A.C. Countz | Clarendon Alumina Production losing a lot of money
Clarendon Alumina Production Limited (CAP) advises that it has produced 2015 accounts but that these have not yet been laid before the annual general meeting or Parliament.
It is unclear how the Government of Jamaica, and in particular, the otherwise progressive Ministry of Finance, does not have a defined policy that the audited accounts can be made available as soon as the audit has been completed.
The long delay for the minister to review accounts and place them before Parliament must be embarrassing to the various state companies like CAP that produce their accounts on a timely basis.
The March 2014 accounts show that CAP had an income of US$157 million, and that after payment of its cost of sales, totalling US$212 million, administrative and finance costs and taxation, it showed a net loss for the year of US$85 million. This loss reflects a substantial increase from the loss of US$55 million in 2013.
CAP is carrying forward tax losses of US$238 million.
As at March 2014, the company was wholly-owned by the Government of Jamaica.
In March 1988 the Jamaica and Alcoa Minerals of Jamaica entered into an agreement whereby CAP and Alcoa operated a joint venture - Jamalco. The joint venture shares allocated alumina produced and corresponding costs on a 50:50 basis.
Alcoa managed the joint venture. It later acquired an additional five per cent of CAP's shares in Jamalco, and post-March 2014, Alcoa sold its 55 per cent shareholding to Noble Group.
The results of the joint venture, as far as the Government is concerned, are far from encouraging, as in both 2013 and 2014, the Government's proportion of cost of sales exceeded its share of sales by more than US$50 million. In the absence of the 2015 accounts, one does not know whether this loss continues or not.
CAP employs 329 full-time staff members and 583 part-time. This loss-making company continues to operate a defined benefit plan, which has a small surplus. It continues to offer medical benefits to retirees. The managing director received total compensation amounting to $7.4 million - presumably Jamaican dollars - and the chairman received a fee of $234,000.
The company has no receivables.
During 2014, the Government of Jamaica assumed responsibility for all, or some, of CAP's 2013 short-term loan amounting to just over US$140 million - a generous offer on behalf of the taxpayers of Jamaica. The debts transferred to the Government in 2014 exceeded US$435 million.
In June 2013 the company entered into a US$120 million prepayment agreement with Noble Resources Limited. Amounts lent would attract interest of eight per cent per annum and requires that the company sells Noble Resources just over six million tonnes of alumina.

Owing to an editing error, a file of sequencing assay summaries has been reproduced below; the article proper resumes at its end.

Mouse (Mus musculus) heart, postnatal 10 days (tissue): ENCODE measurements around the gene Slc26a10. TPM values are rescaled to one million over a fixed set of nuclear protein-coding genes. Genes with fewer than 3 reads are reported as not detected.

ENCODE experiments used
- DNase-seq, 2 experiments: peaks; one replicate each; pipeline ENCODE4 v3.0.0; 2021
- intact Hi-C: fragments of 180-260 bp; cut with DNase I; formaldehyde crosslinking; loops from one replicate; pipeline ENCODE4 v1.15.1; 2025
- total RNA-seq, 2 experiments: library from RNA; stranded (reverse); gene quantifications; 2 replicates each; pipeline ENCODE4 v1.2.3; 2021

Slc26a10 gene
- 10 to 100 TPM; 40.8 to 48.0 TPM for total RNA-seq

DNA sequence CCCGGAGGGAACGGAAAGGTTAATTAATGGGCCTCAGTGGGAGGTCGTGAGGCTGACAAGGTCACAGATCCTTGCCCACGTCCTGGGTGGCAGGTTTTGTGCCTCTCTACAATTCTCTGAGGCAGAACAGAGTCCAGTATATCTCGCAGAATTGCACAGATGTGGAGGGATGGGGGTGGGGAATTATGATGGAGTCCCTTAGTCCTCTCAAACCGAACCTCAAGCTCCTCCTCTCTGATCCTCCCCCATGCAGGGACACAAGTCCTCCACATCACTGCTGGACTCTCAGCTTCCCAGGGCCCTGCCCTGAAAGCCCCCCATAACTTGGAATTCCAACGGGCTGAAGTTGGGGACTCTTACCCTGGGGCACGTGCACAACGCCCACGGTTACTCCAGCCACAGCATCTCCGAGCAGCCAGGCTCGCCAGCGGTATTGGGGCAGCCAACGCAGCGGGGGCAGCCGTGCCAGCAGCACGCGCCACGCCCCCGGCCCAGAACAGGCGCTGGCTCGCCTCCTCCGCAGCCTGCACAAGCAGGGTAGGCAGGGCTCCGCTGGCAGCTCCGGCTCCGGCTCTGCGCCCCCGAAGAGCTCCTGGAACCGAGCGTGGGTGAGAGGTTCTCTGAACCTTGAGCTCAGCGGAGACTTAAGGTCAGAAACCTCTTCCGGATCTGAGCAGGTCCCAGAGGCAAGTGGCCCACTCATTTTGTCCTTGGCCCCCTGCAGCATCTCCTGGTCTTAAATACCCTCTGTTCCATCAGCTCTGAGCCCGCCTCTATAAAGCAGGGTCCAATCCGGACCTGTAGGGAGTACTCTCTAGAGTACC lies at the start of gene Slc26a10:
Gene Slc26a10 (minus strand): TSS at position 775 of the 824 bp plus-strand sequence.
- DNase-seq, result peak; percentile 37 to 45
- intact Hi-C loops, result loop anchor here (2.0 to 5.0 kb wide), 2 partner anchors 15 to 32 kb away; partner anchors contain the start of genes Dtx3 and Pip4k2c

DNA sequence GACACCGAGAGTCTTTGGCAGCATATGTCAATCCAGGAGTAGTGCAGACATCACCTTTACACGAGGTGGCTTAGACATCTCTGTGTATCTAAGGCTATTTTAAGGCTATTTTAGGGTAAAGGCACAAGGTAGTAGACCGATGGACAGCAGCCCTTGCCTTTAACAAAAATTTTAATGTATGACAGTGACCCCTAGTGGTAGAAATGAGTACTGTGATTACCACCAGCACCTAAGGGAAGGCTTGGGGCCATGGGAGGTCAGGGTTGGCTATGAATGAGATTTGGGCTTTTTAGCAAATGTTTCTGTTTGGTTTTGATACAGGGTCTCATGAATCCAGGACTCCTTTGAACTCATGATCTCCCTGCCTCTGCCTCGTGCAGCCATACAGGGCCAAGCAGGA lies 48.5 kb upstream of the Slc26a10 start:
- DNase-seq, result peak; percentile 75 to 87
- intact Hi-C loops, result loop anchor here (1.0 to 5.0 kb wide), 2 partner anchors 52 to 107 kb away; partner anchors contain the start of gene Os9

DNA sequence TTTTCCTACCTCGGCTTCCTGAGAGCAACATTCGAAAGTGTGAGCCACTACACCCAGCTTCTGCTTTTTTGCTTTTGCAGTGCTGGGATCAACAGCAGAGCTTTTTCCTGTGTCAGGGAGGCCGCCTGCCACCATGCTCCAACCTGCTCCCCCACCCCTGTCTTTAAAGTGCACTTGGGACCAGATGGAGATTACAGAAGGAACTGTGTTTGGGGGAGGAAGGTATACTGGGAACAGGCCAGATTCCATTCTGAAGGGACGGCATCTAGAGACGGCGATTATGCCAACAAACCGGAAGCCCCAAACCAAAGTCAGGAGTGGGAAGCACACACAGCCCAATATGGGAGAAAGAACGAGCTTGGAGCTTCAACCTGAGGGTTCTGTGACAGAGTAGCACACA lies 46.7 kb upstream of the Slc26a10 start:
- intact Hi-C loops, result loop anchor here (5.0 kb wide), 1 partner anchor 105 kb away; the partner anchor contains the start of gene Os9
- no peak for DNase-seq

The joint venture is contingently liable for damage arising from alleged plant emissions, totalling US$122 million. No lawsuits have yet been filed.
The Jamalco refinery's production capacity is approximately 1.42 million tonnes per annum.
CAP's annual report states that aluminium prices will become favourable in 2015.
This column awaits the Ministry of Finance's release of the March 2015 accounts for this company.
It costs $50,000 to either renounce or restore Jamaican citizenship. Naturalisation costs $20,000 for non-Commonwealth citizens.
It would seem that the Passport Immigration and Citizenship Agency (PICA) operates its own exchange rate conversion. For example, the charge for renunciation of citizenship can be paid in US dollars as US$1,000 but becomes $50,000 on conversion to Jamaican dollars.
There are so few people in the public sector that accept responsibility for their shortcomings. We should congratulate PICA's communications officer, Angella Hamilton, for apologising for the extremely long time it took to reply to our request for information.
This column tries to present statistics for the reader to evaluate.
Below is a table related to the number of Chinese citizens who have applied for citizenship:
2014 2013 2012
Applications received 18 30 31
Applications approved 35 45 109
We would love to get an explanation from Angella Hamilton as to how more applications were approved than applications received. Seems odd. One must congratulate government departments that operate so efficiently that they can process applications prior to the application been received.
This column reviews the audited and in-house accounts and reports of companies and entities owned or influenced by Government.
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